Through Barry’s Camera Indeed
Film: Bob Dylan World Tours 1966-1974
By Barry Meyer | March 23, 2005
Barry Feinstein was the exclusive tour photographer on Bob Dylan and The Band’s legendary 1966 and 1974 World Tours. In this documentary feature film, Feinstein and Director Joel Gilbert chronicle these epic Bob Dylan tours, featuring over 150 selections of Feinstein’s finest portraits—most revealed for the first time. Gilbert visits Woodstock and Greenwich Village, New York, where he investigates Dylan’s secluded life before his return to the road in 1974; he recreates the singer-songwriter’s 1966 motorcycle accident, pays a visit to Big Pink, examines Dylan’s first encounter with The Beatles, and even confronts fanatic “Dylanologist” A.J. Weberman.
The title of the documentary, as well as the DVD’s cover art, are mildly dubious, leaving the viewer to presume they’re going to be treated to some classic concert footage of Dylan in his heyday. What they’ll find, though, is a casually informative, mildly entertaining collection of talking head reminiscences of what it was like to be witness to that bit of Rock-n-Roll history, as told by such people as filmmaker D.A. Pennebaker, rock journalism godfather Al Aronowitz, Band drummer Mickey Jones and others.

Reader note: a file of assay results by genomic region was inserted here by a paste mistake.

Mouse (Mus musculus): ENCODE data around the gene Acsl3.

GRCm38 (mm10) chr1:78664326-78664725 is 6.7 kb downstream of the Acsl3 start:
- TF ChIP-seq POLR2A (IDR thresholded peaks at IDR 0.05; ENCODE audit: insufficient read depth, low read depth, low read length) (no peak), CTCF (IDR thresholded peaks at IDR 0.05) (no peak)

As a documentary, BDWT is fairly rudimentary and simplistic, not just in content, but also in style. Director Joel Gilbert may do a mean Dylan impersonation with his band Highway 66 Revisited (and he even fools some of the hippies in Woodstock), but at the helm of this documentary he is awkward, one-dimensional, and amateurish (though he’d already helmed the previous Bob Dylan 1966 World Tour; The Home Movies). His voice-overs meander along, sounding more like a travelogues and never really dig much deeper than the surface (“Manhattan sure was a lot louder than Woodstock, but it was sure nice to be here…”), and his interviewing skills lack exploration (he spends a lot of screen time thanking the guests for speaking with him). Gilbert’s amateurish skills are most evident, and almost laughable, during a segment in which Feinstein debunks Dylan’s tour-ending motorcycle accident. Peppered in between talking head accounts of the accident is a sepia toned reenactment of Gilbert, as Dylan, riding a motorcycle, and walking through a graveyard, all ending with Gilbert throwing his hands in the air in unintentionally comic faux fear, before fading to black over a generic car crash audio cue.
BDWT is clearly aimed at the fans of Dylan; those people who will, no doubt, revel in the tidbits of candid accounts of what it was like to be on tour with one of Rock’s legends (like when a British girl jumped up on stage and slapped Dylan when he started playing an electric guitar), and who would appreciate the great still photography by Feinstein (over 150 included). But, for the uninitiated in all things Bob, it may be a bit of a letdown.